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Leonard Bernstein (August 25, 1918 – October 14, 1990) was an American composer, conductor, author, music lecturer, and pianist. He was among the first conductors born and educated in the US to receive worldwide acclaim. According to music critic Donal Henahan, he was "one of the most prodigiously talented and successful musicians in American history."
Addressing the post-WWI period in his enormous overview of twentieth-century music, but without the ulterior agenda of the anti-gay conspiracy theorists, Alex Ross writes: Homosexual men, who make up approximately 3 to 5 percent of the general population, have played a disproportionately large role in composition of the last hundred years. Somewhere around half of the major American composers of the twentieth century seem to have been homosexual or bisexual: Aaron Copland, Virgil Thomson, Leonard Bernstein, Samuel Barber, Marc Blitzstein, John Cage, Harry Partch, Henry Cowell, Lou Harrison, Gian Carlo Menotti, David Diamond, and Ned Rorem, among many others.
Bernstein's fame derived from his long tenure as the music director of the New York Philharmonic, from his conducting of concerts with most of the world's leading orchestras, and from his music for West Side Story, Peter Pan, Candide, Wonderful Town, On the Town, On the Waterfront, his Mass, and a range of other compositions, including three symphonies and many shorter chamber and solo works.
Bernstein was the first conductor to give a series of television lectures on classical music, starting in 1954 and continuing until his death. He was a skilled pianist, often conducting piano concertos from the keyboard. He was also a critical figure in the modern revival of the music of Gustav Mahler, the composer he was most passionately interested in.
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As a composer he wrote in many styles encompassing symphonic and orchestral music, ballet, film and theatre music, choral works, opera, chamber music and pieces for the piano. Many of his works are regularly performed around the world, although none has matched the tremendous popular and critical success of West Side Story. All major figures involved in creating this piece - Bernstein, Stephen Sondheim, Jerome Robbins, Arthur Laurents, and Jean Rosenthal - were gay.
Bernstein's Symphony no. 2 is based on W.H. Auden's poem The Age of Anxiety. Bernstein also set to music poems by Walt Whitman, Gertrude Stein and Langston Hughes in Songfest.
After much personal struggle and a turbulent on-off engagement, he married the Chilean-born American actress Felicia Cohn Montealegre on September 10, 1951. One suggestion is that he chose to marry partly to dispel rumors about his private life to help secure a major conducting appointment, following advice from his mentor Dimitri Mitropoulos about the conservative nature of orchestra boards. In a book released in October 2013, The Leonard Bernstein Letters, his wife reveals his homosexuality. Felicia writes: "you are a homosexual and may never change—you don’t admit to the possibility of a double life, but if your peace of mind, your health, your whole nervous system depend on a certain sexual pattern what can you do?" Arthur Laurents (Bernstein's collaborator in West Side Story) said that Bernstein was "a gay man who got married. He wasn't conflicted about it at all. He was just gay." Shirley Rhoades Perle, another friend of Bernstein, said that she thought "he required men sexually and women emotionally." But the early years of his marriage seem to have been happy, and no one has suggested Bernstein and his wife didn't love each other. They had three children, Jamie, Alexander, and later Nina. There are reports, though, that Bernstein did sometimes have brief extramarital liaisons with young men, which several family friends have said his wife knew about.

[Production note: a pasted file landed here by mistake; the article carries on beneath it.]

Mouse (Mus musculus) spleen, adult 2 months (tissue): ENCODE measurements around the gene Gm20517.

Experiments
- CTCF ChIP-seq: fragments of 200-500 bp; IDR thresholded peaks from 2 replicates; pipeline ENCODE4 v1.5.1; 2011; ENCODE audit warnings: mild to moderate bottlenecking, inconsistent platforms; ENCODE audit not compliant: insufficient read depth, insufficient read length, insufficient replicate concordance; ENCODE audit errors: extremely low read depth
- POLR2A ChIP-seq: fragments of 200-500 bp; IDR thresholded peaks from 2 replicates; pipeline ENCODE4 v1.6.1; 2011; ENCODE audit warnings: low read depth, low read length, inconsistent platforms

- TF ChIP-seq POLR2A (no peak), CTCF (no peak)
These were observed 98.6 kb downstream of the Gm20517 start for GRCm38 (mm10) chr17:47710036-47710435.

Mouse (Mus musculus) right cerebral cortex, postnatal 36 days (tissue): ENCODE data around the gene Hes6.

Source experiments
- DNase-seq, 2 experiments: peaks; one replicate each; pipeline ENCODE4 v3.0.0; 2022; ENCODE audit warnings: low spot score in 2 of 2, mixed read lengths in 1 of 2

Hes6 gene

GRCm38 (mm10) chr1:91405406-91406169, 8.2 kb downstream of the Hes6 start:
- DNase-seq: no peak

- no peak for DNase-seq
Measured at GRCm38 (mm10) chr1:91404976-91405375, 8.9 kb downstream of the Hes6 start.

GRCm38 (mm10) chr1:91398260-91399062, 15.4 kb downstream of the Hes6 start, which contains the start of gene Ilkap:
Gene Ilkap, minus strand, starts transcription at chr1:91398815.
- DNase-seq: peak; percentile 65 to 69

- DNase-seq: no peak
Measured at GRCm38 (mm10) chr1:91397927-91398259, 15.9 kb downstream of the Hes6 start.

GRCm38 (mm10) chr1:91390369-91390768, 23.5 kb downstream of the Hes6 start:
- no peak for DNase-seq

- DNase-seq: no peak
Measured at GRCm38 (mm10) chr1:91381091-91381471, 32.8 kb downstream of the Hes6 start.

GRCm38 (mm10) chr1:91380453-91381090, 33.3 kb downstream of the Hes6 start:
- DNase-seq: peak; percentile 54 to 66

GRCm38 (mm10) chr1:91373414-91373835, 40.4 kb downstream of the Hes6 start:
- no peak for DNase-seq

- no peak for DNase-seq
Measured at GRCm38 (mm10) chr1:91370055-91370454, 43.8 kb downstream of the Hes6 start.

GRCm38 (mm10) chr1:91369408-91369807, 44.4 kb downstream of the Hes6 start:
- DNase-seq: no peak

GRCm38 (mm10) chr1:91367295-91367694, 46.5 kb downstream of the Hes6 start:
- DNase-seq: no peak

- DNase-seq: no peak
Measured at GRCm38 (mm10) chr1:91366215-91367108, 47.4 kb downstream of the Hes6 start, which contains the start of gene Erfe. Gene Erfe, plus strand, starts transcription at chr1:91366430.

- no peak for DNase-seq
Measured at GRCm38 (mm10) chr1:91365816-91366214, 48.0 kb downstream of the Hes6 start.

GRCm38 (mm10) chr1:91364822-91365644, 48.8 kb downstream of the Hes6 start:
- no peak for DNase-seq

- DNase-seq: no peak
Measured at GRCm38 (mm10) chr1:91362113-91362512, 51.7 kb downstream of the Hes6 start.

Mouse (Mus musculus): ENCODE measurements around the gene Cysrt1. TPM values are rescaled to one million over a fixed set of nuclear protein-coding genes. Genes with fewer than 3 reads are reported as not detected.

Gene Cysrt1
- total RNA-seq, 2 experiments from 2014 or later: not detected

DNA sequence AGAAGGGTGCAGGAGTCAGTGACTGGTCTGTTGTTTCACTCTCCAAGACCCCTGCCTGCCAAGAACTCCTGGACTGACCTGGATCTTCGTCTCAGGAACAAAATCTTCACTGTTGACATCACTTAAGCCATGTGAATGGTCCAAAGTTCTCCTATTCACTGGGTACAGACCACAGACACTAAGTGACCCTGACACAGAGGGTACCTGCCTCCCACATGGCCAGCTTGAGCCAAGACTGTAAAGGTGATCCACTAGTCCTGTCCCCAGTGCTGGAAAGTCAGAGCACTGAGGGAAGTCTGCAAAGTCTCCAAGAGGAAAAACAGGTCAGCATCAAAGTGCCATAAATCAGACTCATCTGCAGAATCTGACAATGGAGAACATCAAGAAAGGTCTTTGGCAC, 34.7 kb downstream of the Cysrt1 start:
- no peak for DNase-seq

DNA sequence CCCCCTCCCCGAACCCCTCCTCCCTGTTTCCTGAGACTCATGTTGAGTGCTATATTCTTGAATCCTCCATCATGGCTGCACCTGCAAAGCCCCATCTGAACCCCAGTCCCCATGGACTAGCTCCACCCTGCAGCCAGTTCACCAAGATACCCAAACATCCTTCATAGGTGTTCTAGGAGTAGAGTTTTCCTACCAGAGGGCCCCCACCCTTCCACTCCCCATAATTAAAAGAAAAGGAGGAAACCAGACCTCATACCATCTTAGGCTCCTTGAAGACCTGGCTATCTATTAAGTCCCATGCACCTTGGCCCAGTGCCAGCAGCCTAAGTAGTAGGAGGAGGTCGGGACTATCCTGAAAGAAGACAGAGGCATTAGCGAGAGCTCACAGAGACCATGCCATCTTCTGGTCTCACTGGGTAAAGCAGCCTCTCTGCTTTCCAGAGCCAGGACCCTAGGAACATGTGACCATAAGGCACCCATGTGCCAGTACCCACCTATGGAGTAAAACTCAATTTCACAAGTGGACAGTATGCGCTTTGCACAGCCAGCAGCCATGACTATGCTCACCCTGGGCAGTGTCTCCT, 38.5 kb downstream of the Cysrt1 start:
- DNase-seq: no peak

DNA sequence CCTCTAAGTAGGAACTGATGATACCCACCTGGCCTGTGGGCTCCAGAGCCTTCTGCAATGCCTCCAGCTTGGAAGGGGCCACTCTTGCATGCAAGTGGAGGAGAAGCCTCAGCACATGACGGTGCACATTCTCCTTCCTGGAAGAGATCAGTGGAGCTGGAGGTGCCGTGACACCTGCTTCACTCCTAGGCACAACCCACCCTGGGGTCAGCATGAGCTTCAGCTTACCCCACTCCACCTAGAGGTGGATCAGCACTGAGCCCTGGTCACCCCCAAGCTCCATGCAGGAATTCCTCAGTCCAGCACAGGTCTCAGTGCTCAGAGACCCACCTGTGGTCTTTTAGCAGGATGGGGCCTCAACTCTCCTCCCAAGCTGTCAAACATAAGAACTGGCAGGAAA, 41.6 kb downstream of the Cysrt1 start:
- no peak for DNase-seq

A major period of upheaval in Bernstein's personal life began in 1976 when he decided that he could no longer conceal his homosexuality and he left his wife Felicia for a period to live with the musical director of the classical music radio station KKHI-FM in San Francisco, Tom Cothran, whom he had met in 1971. The next year she was diagnosed with lung cancer and eventually Bernstein moved back in with her and cared for her until she died on June 16, 1978. Bernstein is reported to have often spoken of his terrible guilt over his wife's death. Most biographies of Bernstein state that his lifestyle became more excessive and his personal behavior sometimes cruder after her death. However, his public standing and many of his close friendships appear to have remained unaffected, and he resumed his busy schedule of musical activity.
When Mark Taylor, his last lover, asked Bernstein if he had loved his wife passionately, he replied, "Everyone I love, I love passionately." In his friends and acquaintances Aaron Copland, David Diamond, Ned Rorem, Gian Carlo Menotti, Samuel Barber, and Benjamin Britten he had clear role models, serious composers who lived relatively open and happy as gay men. When Bernstein urged an aging Aaron Copland to come out, Copland replied: "I think I'll leave that to you, boy."
Bernstein announced his retirement from conducting on October 9, 1990, and died at his apartment at The Dakota of a heart attack five days later, brought on by mesothelioma. He was 72 years old. A longtime heavy smoker, he had battled emphysema from his mid-50s. On the day of his funeral procession through the streets of Manhattan, construction workers removed their hats and waved, calling out "Goodbye, Lenny." Bernstein is buried in Green-Wood Cemetery, Brooklyn, New York, next to his wife and with a copy of Mahler's Fifth Symphony lying across his heart.
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